Wrong Yaw Angleg008Cracks in concrete basee004Constant
Structural Failure
(Foundation and tower)
g009Welding damagee005Constant
No electric power for yaw motorg010Corrosione006Linear Increasing
Metereologhical Unit Failureg011Loosen studs in joining foundation and first sectione007Linear Increasing
Structural Fault
(Foundation and tower)
g012Loosen bolts in joining different sectionse008Linear Increasing
Gaps in the foundation sectione009Exponential Increasing
Vane damagee010Exponential Increasing
Anemometer damagee011Exponential Increasing
High wind speede012Periodic
No power supply from generatore013Constant
No power supply from gride014Constant
Fault Tree 2 Critical Rotor FailureProbabilistic Model Assignment
Intermediate EventCodeFinal EventCode
Critical blade failureg013High wind speede015Periodic
Blade Failureg014Blade Angle asymmetrye016Exponential Increasing
Pitch System Failureg015Abnormal Vibration Ae017Exponential Increasing
Critical structural Failure (Blades)g016Motor failuree018Exponential Increasing
Hydraulic system Failureg017Leakagese019Constant
Wrong Blade Angleg018Over pressuree020Constant
Hydraulic system Faultg019Corrosione021Exponential Increasing
Metereologhical Unit Failureg020Vane damagee022Constant
Structural Failure (Blades)g021Anemometer damagee023Constant
Leading and traililling edgesg022Abnormal Vibration Be024Constant
Shellg023Root Crackse025Constant
Rotor System Failureg025Erosione027Exponential Increasing
Rotor System Faultg026Delamination in leading edges of bladese028Exponential Increasing
Bearings (Rotor)g027Delamination in trailing edges of bladese029Exponential Increasing
Rotor Hubg028Debonding in edges of bladese030Exponential Increasing
Wearg029Delamination in shelle031Exponential Increasing
Imbalanceg030Crack with structural damagee032Constant
Crack on the beam-shell jointe033Constant
Open tipe034Constant
Lightning strikee035Periodic
Abnormal Vibration Ce036Constant
Corrosion of Pinse038Exponential Increasing
Abrasive Weare039Exponential Increasing
Pittinge040Linear Increasing
Deformation of face & rolling elemente041Linear Increasing
Lubrication Faulte042Linear Increasing
Clearance loosening at roote043Exponential Increasing
Surface Roughnesse045Constant
Mass Imbalancee046Exponential Increasing
Fault in Pitch adjustmente047Exponential Increasing
Fault Tree 3 Electrical Components FailureProbabilistic Model Assignment
Intermediate EventCodeFinal EventCode
Critical Generator Failureg031Abnormal Vibration Ge048Exponential Increasing
Power Electronics and Electric Controls Failureg032Crackse049Constant
Mechanical Failure (Generator)g033Imbalancee050Exponential Increasing
Electrical Failure (Generator)g034Asymmetrye051Exponential Increasing
Bearing Generator Failureg035Air-Gap eccentricitiese052Linear Increasing
Rotor and Stator Failureg036Broken barse053Linear Increasing
Bearing Generator Faultg037Dynamic eccentricitye054Linear Increasing
Rotor and Stator Faultg038Sensor T errore055constant
Abnormal Signals Ag039T above limite056Periodic
Overwarming generatorg040Short Circuit (Gen)e057Constant
Electrical Fault (PE)g041Open Circuit (Gen)e058Constant
Mechanical Fault (PE)g042Short Circuite059Constant
Open Circuite060Constant
Gate drive circuite061linear increasing
Terminals damagee064linear increasing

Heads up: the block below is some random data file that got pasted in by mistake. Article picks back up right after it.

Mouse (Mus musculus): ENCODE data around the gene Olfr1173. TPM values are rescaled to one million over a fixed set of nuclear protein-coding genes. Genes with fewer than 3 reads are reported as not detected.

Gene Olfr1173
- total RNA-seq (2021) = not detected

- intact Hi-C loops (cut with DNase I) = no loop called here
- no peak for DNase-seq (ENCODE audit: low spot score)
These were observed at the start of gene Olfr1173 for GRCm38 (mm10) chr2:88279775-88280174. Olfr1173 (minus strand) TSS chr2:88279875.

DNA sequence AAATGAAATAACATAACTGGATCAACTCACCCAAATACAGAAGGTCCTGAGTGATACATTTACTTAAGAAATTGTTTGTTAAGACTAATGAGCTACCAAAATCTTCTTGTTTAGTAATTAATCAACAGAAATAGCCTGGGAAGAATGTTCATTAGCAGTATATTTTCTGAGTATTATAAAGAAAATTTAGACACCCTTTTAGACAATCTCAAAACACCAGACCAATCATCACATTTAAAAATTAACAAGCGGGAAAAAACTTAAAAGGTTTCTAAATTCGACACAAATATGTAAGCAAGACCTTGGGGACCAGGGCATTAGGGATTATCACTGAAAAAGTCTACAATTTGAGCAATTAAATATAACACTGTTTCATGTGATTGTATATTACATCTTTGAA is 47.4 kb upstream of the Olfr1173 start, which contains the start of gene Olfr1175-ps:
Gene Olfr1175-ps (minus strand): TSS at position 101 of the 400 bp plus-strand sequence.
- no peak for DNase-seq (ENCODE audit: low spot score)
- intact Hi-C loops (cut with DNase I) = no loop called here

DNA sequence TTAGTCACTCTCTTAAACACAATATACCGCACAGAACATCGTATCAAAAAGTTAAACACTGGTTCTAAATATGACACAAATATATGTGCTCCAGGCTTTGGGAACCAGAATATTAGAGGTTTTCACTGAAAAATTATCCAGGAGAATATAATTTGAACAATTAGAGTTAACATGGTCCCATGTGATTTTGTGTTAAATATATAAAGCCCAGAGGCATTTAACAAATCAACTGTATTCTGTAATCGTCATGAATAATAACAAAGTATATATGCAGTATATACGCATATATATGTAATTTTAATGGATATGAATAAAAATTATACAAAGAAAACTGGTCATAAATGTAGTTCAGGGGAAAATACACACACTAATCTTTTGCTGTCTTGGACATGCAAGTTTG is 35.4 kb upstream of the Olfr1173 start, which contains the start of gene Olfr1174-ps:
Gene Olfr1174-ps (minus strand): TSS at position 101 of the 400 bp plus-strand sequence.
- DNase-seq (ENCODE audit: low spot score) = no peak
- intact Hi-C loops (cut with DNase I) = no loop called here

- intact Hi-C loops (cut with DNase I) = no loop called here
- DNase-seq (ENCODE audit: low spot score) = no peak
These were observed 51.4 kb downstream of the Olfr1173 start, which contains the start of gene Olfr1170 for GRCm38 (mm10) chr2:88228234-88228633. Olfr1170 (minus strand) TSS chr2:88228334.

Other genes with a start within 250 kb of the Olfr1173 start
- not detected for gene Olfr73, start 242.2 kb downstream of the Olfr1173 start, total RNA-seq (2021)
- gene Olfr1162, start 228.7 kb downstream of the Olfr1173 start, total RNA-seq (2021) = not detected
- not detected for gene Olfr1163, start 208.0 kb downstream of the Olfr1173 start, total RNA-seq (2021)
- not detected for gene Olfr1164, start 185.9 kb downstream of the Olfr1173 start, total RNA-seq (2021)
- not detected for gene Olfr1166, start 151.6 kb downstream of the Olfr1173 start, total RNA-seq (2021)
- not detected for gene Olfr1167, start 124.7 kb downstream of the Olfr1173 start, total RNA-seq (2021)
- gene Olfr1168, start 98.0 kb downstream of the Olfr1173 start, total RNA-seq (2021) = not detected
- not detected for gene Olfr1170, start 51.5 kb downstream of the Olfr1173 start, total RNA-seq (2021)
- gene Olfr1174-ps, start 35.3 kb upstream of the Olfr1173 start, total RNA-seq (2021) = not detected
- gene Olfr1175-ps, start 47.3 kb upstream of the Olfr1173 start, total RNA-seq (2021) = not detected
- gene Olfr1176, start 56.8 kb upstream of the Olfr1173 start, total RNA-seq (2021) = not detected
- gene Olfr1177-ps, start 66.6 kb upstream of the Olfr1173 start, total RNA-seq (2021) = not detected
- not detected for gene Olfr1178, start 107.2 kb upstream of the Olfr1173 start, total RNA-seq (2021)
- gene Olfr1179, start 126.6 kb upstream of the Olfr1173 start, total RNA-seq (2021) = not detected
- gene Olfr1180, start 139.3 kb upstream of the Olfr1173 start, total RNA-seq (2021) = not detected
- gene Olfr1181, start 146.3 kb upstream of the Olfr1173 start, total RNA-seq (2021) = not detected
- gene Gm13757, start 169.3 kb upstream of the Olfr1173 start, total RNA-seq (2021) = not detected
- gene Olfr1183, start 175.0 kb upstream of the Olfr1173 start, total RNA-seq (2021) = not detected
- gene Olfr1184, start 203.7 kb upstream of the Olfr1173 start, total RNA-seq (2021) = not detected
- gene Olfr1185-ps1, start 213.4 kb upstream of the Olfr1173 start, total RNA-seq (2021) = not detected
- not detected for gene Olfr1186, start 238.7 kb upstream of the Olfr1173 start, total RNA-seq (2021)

Fault Tree 4 Power Train FailureProbabilistic Model Assignment
Intermediate EventCodeFinal EventCode
Low speed train Failureg043Abnormal Vibration De065Constant
Critical Gearbox Failureg044Cracks in main bearinge066Constant
High speed train Failureg045Spallinge067Linear Increasing
Main Bearing failureg046Corrosion of Pinse068Linear Increasing
Low speed shaft failureg047Abrasive Weare069Constant
Main Bearing faultg048Deformation of face & rolling elemente070Linear Increasing
Wear main bearingg049Pittinge071exponential increasing
Low speed shaft faultg050Imbalancee072Constant
Wear low shaftg051Cracks in l.s. shafte073Linear Increasing
Gearbox Faultg052Spallinge074Constant
Bearings failure(Gearbox)g053Abrasive Weare075Constant
Lubrication faultg054Pittinge076Constant
Gear Failureg055Abnormal Vibration Fe077Linear Increasing
Wear bearing gearboxg056Corrosion of Pinse078Exponential Increasing
Gear Faultg057Abrasive Weare079Linear Increasing
Tooth Wearg058Pittinge080Constant
Offsetg059Deformation of face & rolling elemente081Linear Increasing
High speed shaft Failureg060Oil Filtratione082Constant
Critical Brake Failureg061Particle Contaminatione083Exponential Increasing
High speed structural damageg062Overwarming gearboxe084Linear Increasing
Wear high shaftg063Abnormal Vibration Ee085Periodic
Brake Faultg064Eccentricitye086Constant
Abnormal Signals Bg065Pittinge087Linear Increasing
Hydraulic brake system Faultg066Cracks in gearse088Exponential Increasing
Abnormal Signals Cg067Gear tooth deterioratione089Exponential Increasing
Overwarming brakeg068Poor designe090Periodic
Tooth surface defectse091Constant
Abnormal Vibration Je092Constant
Cracks in h.s. shafte093Linear Increasing
Overwarminge095Exponential Increasing
Abrasive Weare097Linear Increasing
Cracks in brake diske099Exponential Increasing
Motor brake faulte100Constant
Oil Leakagee101Linear Increasing
Over pressuree102Constant
Abnormal speede103Linear Increasing
T sensor errore104Periodic
T above limite105Periodic


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Pliego Marugán, A.; García Márquez, F.P.; Pinar Pérez, J.M. Optimal Maintenance Management of Offshore Wind Farms. Energies 2016, 9, 46.

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Pliego Marugán A, García Márquez FP, Pinar Pérez JM. Optimal Maintenance Management of Offshore Wind Farms. Energies. 2016; 9(1):46.

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Pliego Marugán, Alberto, Fausto Pedro García Márquez, and Jesús María Pinar Pérez. 2016. "Optimal Maintenance Management of Offshore Wind Farms" Energies 9, no. 1: 46.